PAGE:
Why optimisation fails in complex systems
Why does a single-minded focus on one variable fail?
Why does optimising just one variable (e.g. efficiency, robustness or evolvability) fail to achieve that limited objective? The short answer is that the system adapts to subvert the attempted optimisation. Optimisation requires control, and control requires metrics and measures. All metrics, simple or complex, are only a proxy for the objective itself. Therefore they inevitably fall prey to Goodhart’s Law.
Goodhart’s Law, however, explains just a subset of ways in which optimisation fails. The failure is not restricted to social systems, and it does not require adaptation. Natural selection can achieve all that adaptation can, e.g. the failure of forest fire suppression.
Within the human body, the failure is often simply a logical consequence of the biological processes of homeostasis and allostasis e.g. the brain undergoes compensatory adaptations in response to psychiatric medication. And in some cases, like river flood control, all it takes is the inexorable force of gravity and silt buildup to cause systemic deterioration. Complex systems inevitably adapt to subvert a single-minded focus on one legible, codified objective.
Another characteristic of this failure is that failure is often delayed and preceded by success. Human adaptation takes time, and natural selection usually takes even longer. In ‘Seeing Like A State’, James Scott describes how “scientific” forestry in 18th and 19th century Germany transformed German forests into monocultures created with the sole purpose of maximising the volume of wood that could be extracted. Although the exercise ended in catastrophic failure (“forest death”), the extent of the failure was only clear after a century and what preceded it was, in Scott’s own words, “a resounding success”.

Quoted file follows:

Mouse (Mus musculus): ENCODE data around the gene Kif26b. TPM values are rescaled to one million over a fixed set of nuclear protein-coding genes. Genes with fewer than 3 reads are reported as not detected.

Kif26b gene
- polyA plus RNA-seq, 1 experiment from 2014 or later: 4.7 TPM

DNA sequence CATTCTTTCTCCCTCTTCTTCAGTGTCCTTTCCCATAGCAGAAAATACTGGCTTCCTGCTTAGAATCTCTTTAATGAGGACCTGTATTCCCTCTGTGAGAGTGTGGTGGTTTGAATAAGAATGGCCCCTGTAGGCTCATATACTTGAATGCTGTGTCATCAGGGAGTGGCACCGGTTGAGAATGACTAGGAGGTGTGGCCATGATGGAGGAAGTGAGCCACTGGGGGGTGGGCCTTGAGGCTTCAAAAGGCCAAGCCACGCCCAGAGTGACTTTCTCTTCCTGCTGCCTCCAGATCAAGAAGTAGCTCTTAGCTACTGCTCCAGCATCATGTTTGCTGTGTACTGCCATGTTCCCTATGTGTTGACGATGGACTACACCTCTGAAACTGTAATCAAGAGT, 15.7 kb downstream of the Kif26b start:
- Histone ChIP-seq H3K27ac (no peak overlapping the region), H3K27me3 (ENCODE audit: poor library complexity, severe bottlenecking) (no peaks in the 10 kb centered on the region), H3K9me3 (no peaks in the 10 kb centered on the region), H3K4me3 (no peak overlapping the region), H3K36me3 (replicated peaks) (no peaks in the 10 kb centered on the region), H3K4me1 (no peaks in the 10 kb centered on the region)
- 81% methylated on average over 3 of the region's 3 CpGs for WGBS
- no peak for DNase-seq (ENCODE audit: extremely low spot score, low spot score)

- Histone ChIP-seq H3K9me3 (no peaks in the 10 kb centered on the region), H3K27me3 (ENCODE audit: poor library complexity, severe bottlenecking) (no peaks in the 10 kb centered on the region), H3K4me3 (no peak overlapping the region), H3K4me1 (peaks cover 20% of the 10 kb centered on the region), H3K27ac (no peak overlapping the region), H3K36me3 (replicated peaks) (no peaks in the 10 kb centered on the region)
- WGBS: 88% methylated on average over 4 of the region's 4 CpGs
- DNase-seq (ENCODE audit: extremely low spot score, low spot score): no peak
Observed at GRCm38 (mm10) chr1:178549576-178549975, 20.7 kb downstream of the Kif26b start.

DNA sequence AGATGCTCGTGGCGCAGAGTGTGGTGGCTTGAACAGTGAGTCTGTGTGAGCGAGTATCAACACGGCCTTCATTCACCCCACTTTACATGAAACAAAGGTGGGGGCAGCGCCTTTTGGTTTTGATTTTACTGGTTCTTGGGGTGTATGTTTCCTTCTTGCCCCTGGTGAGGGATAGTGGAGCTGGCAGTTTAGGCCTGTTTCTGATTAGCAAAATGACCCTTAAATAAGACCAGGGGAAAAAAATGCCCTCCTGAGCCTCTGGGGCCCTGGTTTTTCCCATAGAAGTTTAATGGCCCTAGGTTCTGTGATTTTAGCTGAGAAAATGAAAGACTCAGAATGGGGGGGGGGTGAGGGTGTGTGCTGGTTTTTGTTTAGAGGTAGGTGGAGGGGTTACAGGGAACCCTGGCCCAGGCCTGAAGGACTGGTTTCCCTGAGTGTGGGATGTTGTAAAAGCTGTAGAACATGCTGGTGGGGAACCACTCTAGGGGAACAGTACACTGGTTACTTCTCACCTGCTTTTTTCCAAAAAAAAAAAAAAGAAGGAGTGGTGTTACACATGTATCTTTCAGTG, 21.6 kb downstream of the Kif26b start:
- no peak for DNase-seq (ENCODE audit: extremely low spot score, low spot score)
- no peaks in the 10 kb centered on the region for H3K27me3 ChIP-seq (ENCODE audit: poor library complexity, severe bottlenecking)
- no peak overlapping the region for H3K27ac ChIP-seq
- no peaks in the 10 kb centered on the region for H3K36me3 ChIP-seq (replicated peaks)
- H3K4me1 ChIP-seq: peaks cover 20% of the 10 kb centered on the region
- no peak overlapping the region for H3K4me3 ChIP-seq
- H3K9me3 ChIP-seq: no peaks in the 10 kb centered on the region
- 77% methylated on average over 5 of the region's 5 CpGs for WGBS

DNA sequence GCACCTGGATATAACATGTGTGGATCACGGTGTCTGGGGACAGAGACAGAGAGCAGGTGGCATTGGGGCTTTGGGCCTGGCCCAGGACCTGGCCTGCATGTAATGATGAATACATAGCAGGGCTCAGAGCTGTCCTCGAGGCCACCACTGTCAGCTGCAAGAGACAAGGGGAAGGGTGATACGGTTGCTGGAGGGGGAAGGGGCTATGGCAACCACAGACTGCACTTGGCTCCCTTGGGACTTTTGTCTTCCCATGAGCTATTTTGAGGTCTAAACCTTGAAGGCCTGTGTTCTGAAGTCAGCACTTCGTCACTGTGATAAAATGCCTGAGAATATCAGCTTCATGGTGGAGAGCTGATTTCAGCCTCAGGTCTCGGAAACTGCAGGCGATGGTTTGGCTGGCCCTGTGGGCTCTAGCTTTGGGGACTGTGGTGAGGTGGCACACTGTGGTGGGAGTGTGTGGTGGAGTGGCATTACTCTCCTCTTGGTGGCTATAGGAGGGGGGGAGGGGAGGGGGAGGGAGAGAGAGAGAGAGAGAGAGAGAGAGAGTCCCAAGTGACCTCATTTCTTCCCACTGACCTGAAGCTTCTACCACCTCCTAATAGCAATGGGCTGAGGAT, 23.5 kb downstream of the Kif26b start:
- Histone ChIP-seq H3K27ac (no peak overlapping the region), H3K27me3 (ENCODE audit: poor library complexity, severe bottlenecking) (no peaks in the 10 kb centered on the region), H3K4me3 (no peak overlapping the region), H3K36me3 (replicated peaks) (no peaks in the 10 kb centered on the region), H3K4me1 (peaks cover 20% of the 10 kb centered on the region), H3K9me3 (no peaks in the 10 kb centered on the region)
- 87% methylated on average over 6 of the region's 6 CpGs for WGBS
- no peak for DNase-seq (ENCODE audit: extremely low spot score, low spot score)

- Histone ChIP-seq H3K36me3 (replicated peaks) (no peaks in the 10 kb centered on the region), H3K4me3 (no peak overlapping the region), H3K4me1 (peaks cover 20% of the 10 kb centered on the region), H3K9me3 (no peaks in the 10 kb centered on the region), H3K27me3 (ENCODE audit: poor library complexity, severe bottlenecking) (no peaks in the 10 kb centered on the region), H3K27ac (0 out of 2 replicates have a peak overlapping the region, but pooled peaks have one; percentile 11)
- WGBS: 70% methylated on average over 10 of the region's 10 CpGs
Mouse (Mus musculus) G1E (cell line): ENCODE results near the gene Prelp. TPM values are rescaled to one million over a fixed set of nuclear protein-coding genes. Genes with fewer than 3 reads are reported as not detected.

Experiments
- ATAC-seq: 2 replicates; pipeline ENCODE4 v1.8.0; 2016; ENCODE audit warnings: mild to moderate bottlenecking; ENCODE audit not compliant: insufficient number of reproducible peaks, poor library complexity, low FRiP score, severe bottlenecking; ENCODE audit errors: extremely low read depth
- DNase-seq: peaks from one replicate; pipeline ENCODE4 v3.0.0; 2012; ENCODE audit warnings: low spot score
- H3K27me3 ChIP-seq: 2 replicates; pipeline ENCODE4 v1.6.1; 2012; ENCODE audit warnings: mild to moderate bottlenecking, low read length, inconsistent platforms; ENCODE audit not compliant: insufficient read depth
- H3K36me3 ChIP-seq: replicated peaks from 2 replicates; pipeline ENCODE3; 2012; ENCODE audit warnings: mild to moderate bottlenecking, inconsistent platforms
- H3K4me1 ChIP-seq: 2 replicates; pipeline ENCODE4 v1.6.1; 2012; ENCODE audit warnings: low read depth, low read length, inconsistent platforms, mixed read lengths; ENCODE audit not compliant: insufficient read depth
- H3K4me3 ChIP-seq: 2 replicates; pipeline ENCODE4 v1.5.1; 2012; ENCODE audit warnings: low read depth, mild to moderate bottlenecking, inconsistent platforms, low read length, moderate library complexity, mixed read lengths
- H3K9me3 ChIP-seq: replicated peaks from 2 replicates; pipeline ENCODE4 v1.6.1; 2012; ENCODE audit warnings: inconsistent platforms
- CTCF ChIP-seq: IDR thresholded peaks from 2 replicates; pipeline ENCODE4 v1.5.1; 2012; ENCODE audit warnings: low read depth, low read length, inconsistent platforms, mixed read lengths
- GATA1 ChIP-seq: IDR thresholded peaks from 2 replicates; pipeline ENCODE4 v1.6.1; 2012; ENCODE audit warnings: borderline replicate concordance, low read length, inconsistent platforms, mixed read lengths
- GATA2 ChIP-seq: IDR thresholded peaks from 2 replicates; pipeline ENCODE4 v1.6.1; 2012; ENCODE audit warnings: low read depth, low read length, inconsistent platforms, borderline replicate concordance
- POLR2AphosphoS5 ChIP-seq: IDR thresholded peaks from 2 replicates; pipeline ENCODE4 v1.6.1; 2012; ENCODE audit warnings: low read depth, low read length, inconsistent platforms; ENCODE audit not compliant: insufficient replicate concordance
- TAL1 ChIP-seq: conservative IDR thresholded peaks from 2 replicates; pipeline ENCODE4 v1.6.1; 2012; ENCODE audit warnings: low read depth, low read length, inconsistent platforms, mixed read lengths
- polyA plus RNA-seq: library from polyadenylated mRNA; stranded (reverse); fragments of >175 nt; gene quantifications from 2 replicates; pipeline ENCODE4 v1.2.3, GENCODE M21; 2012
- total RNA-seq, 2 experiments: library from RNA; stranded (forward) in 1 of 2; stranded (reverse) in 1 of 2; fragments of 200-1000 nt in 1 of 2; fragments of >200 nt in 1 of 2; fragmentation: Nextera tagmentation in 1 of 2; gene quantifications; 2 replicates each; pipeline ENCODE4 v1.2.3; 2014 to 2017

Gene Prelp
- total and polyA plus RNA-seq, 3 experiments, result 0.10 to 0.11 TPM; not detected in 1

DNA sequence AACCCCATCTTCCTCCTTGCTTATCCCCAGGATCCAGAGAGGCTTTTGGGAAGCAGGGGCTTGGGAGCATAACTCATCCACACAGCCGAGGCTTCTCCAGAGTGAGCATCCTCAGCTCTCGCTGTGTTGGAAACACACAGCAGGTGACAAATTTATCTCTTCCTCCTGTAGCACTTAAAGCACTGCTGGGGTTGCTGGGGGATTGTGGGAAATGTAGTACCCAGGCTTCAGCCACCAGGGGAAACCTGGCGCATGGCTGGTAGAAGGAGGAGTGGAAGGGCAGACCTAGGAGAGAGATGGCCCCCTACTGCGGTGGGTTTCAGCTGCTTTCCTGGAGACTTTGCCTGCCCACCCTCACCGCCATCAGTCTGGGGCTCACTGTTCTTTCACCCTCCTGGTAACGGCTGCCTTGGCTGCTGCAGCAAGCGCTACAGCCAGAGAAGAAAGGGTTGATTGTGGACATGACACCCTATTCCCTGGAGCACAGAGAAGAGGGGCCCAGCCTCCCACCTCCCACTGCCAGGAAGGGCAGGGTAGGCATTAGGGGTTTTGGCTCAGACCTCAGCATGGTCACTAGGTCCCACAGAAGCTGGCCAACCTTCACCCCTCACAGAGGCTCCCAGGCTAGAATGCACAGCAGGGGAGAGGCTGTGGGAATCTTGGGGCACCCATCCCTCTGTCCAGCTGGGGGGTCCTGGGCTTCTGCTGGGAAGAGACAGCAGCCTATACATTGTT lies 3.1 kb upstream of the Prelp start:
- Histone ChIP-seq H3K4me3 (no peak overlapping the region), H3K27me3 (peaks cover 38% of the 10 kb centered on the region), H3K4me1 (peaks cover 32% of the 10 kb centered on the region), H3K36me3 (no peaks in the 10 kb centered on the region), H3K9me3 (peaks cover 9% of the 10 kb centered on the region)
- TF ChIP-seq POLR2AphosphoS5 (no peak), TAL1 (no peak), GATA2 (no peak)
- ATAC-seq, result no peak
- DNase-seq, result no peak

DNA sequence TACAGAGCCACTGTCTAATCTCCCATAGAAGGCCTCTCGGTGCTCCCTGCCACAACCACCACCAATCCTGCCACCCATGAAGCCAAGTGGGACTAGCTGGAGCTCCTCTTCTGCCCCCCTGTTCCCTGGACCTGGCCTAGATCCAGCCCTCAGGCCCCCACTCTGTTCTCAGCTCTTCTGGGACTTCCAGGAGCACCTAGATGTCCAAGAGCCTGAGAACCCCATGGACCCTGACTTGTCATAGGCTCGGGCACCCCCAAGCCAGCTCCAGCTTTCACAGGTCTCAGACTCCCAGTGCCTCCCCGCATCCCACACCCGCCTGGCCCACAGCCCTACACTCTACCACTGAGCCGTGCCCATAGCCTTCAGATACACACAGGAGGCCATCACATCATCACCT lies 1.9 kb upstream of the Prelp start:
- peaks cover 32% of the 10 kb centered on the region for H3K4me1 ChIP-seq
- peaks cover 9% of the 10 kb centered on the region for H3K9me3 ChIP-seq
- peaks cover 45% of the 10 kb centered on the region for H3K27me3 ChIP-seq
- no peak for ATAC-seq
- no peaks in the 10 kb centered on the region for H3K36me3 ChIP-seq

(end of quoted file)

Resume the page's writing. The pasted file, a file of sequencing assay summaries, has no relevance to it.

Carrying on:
The same pattern of initial success followed by gradual deterioration and increased catastrophic risk can be seen in complex systems across domains. For example, forest fire suppression and river flood control follow the same pattern. Likewise, monetary and macroeconomic policy over the inflation-targeting era will probably follow the same path, with failure following decades of apparent success.
The history of modernity is the history of the consequences of this sort of optimisation. The Soviet economic system began with a single-minded focus on maximising total output (‘val’) and eventually ended up with a system that was fragile, unable to innovate, and did not even come close to maximising output. Sooner or later, firms that focus solely on maximising shareholder value fail to achieve even this limited objective. Instead, managers furiously optimise for the short-term share price at the expense of longer-term shareholder value. And eventually, even the share price itself is lower than it would be otherwise.
Even what seems like unambiguous successes of modernity may simply be failures waiting to happen. Is modern industrial agriculture an unambiguous success or are we still living through the initial high?
This is not an argument to abandon modern technology and control. Instead, it argues for a different approach to interventions in complex systems. In future essays, I will look at the interventions that work best in complex systems. But first, I will describe the pathology and the nature of modern complex systems and the patterns that define them.